The Abuse of Power: Confronting Injustice in Public Life by Theresa May - review by Tim Bale

Tim Bale

From Wheatfields to Windrush

The Abuse of Power: Confronting Injustice in Public Life


Headline 352pp £25

Did you know that, before the development of modern tests in the middle of the 20th century, Britain’s National Health Service used to check whether a woman was pregnant by injecting a toad with her urine? I confess that I didn’t. Sadly, it was just about the only truly arresting thing I learnt from reading Theresa May’s new book.

May’s book is not, for the most part, an autobiography or even a first-hand, blow-by-blow, tell-all account of her rise to political prominence, first as home secretary in David Cameron’s Cabinet and then as prime minister following Cameron’s resignation in the wake of the UK voting to leave the EU in 2016. For a thorough study of May’s political career, readers will need to turn either to Anthony Seldon’s May at 10 or to Rosa Prince’s arguably mistitled Theresa May: The Enigmatic Prime Minister, although the latter needs updating to take account of its subject’s fall from power in 2019.

Instead, May’s book is a series of case studies of scandals which she was apparently able to use her position in order to bring to light. In many cases she claims to have achieved some measure of justice for those involved. Consequently, her book risks being seen as not so much a genuine crusade against what she still likes to refer to as ‘burning injustices’ as an extended humblebrag by a politician who feels both underestimated and unappreciated.

Each of the scandals, according to May (who provides a fairly prosaic precis of all of them), was rooted in the systemic abuse of power by politicians, civil servants and the police. Occasionally commercial interests are afforded a measure of criticism. But – as befits a Conservative politician who, judging from the odd reference to privatisation, still seems to think that flogging off the UK’s utilities has made them more responsive to consumers – by far the majority of the blame is ascribed to the state. In May’s mind (and it is a point rather monotonously made in the final paragraph of virtually every chapter), its agents abused the power with which they were entrusted, and/or allowed others to do so, ‘because they could’.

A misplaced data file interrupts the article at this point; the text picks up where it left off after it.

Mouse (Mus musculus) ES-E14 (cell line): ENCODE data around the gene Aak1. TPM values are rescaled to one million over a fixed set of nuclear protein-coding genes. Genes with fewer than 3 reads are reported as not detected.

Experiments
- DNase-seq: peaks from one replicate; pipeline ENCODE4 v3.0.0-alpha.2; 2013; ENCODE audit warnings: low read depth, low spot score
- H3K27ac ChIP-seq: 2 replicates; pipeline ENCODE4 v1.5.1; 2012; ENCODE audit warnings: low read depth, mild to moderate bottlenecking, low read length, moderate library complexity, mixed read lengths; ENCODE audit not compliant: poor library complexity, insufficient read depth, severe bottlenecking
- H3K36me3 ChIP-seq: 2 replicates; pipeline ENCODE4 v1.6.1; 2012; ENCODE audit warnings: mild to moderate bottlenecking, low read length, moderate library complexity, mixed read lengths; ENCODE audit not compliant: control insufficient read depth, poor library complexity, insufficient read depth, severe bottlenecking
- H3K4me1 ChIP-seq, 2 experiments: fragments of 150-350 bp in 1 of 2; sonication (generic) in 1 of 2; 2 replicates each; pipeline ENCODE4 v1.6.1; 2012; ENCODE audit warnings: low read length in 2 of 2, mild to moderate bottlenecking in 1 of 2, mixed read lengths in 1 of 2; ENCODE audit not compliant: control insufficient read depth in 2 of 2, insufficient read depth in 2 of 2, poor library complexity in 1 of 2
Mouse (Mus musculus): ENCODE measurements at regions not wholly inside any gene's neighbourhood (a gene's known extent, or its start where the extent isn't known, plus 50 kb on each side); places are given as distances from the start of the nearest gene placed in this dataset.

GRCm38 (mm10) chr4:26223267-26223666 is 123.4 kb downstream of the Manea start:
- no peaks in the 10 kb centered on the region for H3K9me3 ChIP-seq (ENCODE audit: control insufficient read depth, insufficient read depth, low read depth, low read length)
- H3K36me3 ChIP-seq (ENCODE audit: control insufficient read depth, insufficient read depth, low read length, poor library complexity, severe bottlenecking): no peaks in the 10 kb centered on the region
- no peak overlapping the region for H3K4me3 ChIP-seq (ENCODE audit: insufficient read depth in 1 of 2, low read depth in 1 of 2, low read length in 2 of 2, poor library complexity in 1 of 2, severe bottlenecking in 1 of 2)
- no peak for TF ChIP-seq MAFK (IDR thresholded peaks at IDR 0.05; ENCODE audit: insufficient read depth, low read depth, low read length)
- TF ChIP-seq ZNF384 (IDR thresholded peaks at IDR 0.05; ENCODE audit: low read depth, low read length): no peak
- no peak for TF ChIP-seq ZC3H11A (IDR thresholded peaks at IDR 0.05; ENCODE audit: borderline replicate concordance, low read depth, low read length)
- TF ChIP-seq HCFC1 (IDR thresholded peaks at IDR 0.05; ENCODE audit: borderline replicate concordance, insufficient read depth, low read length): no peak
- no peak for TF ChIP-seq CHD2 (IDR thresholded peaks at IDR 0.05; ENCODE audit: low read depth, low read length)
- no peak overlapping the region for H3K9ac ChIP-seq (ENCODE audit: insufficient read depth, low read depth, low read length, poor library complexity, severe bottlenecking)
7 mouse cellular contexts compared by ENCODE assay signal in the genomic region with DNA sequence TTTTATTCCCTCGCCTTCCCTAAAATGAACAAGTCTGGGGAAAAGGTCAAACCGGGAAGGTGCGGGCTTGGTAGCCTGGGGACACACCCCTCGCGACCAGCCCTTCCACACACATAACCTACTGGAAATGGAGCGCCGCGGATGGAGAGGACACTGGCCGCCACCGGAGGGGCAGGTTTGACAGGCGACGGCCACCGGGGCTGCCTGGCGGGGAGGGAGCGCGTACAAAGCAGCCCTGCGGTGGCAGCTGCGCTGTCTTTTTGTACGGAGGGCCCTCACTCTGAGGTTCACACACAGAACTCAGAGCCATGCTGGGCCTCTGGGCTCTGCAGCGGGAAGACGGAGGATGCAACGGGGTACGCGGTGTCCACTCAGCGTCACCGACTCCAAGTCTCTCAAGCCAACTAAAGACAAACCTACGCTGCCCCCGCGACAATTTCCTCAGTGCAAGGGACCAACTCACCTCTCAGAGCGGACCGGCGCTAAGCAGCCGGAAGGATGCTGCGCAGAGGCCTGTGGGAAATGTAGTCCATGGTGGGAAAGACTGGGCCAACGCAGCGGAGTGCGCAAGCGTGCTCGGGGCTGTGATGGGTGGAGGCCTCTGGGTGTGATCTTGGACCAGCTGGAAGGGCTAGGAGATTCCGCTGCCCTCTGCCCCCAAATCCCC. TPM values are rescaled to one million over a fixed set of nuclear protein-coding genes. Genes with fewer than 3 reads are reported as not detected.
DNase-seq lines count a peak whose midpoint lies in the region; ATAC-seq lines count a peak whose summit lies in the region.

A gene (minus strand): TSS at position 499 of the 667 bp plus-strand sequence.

If that reminds some readers of an old and not particularly savoury joke about dogs and their private parts, I can only apologise. Perhaps fortunately, however, May doesn’t simply leave it there. Yet her explanation for why those who run or are employed by the state sometimes act the way they do still seems a little limited, focused as it is on their supposed tendency either to further their own interests or safeguard those of their institutions rather than to remember that they are there to work hard and to serve – something May herself, we are constantly reminded, never omitted to do.

Many would beg to differ on that score. Contrasted with her hyper-venal successor, Boris Johnson, May can seem like a paragon of selfless virtue – until, that is, one remembers some of the lowlights of her own career in high office.